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Update locate database on OS X (updatedb)

28/01/2014 Comments off

Source: myunster.com

In order to update « locate » database on OS X, some people suggest create a symlink:

sudo ln -s /usr/libexec/locate.updatedb /usr/local/bin/updatedb

However, this method can create an erroneous output if you are in directory with specific permission e.g.

shell-init: error retrieving current directory: getcwd: cannot access parent directories: Permission denied
shell-init: error retrieving current directory: getcwd: cannot access parent directories: Permission denied
shell-init: error retrieving current directory: getcwd: cannot access parent directories: Permission denied
find: .: Permission denied

The better method would be create a bash script /usr/bin/updatedb:

  #!/bin/bash
  pushd . > /dev/null
  cd /usr/libexec
  echo "Updating locate database..."
  sudo ./locate.updatedb
  echo "Updating complete!"
  popd > /dev/null

Make it executable: sudo chmod +x /usr/bin/updatedb

Now you can just run «sudo updatedb», in order to update «locate» database.

Categories: Système Tags: , , , ,

How to edit and understand /etc/fstab

28/01/2014 Comments off

Source: How to edit and understand /etc/fstab

There’s a file called /etc/fstab in your Linux system. Learn what its contents mean and how it’s used in conjunction with the mount command. When you learn to understand the fstab file, you’ll be able to edit its contents yourself, too.

In this tuXfile I assume you already know how to mount filesystems and partitions with the mount command. If you don’t, I suggest reading the Mounting tuXfile before reading this one.

Author: Nana Långstedt < nana.langstedt at gmail.com >
tuXfile created: 12 October 2003
Last updated: 5 September 2009

What is fstab and why it’s useful

fstab is a configuration file that contains information of all the partitions and storage devices in your computer. The file is located under /etc, so the full path to this file is /etc/fstab.

/etc/fstab contains information of where your partitions and storage devices should be mounted and how. If you can’t access your Windows partition from Linux, aren’t able to mount your CD or write to your floppy as a normal user, or have problems with your CD-RW, you probably have a misconfigured /etc/fstab file. So, you can usually fix your mounting problems by editing yourfstab file.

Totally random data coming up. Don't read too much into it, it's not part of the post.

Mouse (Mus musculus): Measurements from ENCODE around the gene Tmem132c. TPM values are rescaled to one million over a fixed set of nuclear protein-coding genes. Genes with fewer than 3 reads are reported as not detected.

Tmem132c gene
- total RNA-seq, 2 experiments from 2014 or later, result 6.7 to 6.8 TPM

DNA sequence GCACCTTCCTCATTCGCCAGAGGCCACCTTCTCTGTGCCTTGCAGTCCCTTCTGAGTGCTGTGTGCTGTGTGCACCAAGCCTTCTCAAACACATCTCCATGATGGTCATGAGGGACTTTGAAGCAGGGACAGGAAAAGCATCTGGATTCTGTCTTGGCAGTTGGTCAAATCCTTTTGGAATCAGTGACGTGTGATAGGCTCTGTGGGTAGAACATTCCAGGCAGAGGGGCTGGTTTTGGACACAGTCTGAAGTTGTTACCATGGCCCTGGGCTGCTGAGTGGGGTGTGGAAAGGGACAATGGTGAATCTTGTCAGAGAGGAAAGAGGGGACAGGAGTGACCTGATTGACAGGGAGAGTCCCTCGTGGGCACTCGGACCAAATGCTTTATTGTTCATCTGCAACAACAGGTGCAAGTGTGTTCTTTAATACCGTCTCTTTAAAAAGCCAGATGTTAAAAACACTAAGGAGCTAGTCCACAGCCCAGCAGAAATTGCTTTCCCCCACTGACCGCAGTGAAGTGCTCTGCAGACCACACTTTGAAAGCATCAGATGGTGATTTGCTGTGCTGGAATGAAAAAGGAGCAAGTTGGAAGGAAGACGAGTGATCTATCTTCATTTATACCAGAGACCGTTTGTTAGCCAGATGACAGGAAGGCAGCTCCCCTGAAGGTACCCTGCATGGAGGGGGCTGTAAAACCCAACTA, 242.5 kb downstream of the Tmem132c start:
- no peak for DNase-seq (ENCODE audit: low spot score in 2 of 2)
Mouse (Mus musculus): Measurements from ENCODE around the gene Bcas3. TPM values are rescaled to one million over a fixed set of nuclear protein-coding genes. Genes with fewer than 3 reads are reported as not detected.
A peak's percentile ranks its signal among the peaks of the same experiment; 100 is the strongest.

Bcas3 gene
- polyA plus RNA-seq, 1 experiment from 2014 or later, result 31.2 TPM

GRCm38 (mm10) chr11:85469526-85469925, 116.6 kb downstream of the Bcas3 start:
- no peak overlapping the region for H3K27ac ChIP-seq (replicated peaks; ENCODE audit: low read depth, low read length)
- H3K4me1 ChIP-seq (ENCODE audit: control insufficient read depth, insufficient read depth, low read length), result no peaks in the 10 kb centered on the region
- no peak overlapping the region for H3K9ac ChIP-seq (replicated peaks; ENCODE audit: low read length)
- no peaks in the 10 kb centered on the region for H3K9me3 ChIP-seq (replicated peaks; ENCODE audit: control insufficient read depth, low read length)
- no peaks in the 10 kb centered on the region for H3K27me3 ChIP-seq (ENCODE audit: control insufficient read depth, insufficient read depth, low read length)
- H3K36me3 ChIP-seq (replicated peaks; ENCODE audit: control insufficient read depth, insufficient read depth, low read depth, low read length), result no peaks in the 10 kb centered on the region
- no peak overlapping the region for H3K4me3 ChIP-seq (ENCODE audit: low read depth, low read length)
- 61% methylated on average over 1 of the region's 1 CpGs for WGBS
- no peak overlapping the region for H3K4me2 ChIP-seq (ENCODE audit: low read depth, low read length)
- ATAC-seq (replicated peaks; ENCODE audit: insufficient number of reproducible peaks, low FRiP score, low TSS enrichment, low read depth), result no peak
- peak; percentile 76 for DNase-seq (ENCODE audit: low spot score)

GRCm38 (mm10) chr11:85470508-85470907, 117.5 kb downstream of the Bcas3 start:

/etc/fstab is just a plain text file, so you can open and edit it with any text editor you’re familiar with. However, note that you must have the root privileges before editing fstab. So, in order to edit the file, you must either log in as root or use the su command to become root.

Overview of the file

Of course everybody has a bit different /etc/fstab file because the partitions, devices and their properties are different on different systems. But the basic structure of fstab is always the same. Here’s an example of the contents of /etc/fstab:

/dev/hda2 / ext2 defaults 1 1
/dev/hdb1 /home ext2 defaults 1 2
/dev/cdrom /media/cdrom auto ro,noauto,user,exec 0 0
/dev/fd0 /media/floppy auto rw,noauto,user,sync 0 0
proc /proc proc defaults 0 0
/dev/hda1 swap swap pri=42 0 0

What does all this gibberish mean? As you see, every line (or row) contains the information of one device or partition. The first column contains the device name, the second one its mount point, third its filesystem type, fourth the mount options, fifth (a number) dump options, and sixth (another number) filesystem check options. Let’s take a closer look at this stuff.

1st and 2nd columns: Device and default mount point

The first and second columns should be pretty straightforward. They tell the mount command exactly the same things that you tell mount when you mount stuff manually: what is the device or partition, and what is the mount point. The mount point specified for a device in /etc/fstab is its default mount point. That is the directory where the device will be mounted if you don’t specify any other mount point when mounting the device.

Like you already learned from the Mounting tuXfile, most Linux distros create special directories for mount points. Most distros create them under /mnt, but some (at least SuSE) under /media. As you probably noticed when looking at the example fstab, I use SuSE’s mount points as an example.

What does all this mean? If I type the following command:

$ mount /dev/fd0… my floppy will be mounted in /media/floppy, because that’s the default mount point specified in /etc/fstab. If there is no entry for /dev/fd0 in my fstab when I issue the command above,mount gets very confused because it doesn’t know where to mount the floppy.

You can freely change the default mount points listed in /etc/fstab if you’re not satisfied with the defaults your distro has given you. Just make sure the mount point is a directory that already exists on your system. If it doesn’t, simply create it.

Some partitions and devices are also automatically mounted when your Linux system boots up. For example, have a look at the example fstab above. There are lines that look like this:

/dev/hda2 / ext2 defaults 1 1
/dev/hdb1 /home ext2 defaults 1 2

As you’ve learned, these lines mean that /dev/hda2 will be mounted to / and /dev/hdb1 to /home. This is done automatically when your Linux system boots up… if it wouldn’t, you’d have a hard time using your cool Linux system because all the programs you use are in / and you wouldn’t be able to run them if / wasn’t mounted! But how does the system know where you want to mount/dev/hda2 and /dev/hdb1? By looking at the /etc/fstab file of course.

Lire la suite…

Categories: Système Tags: , ,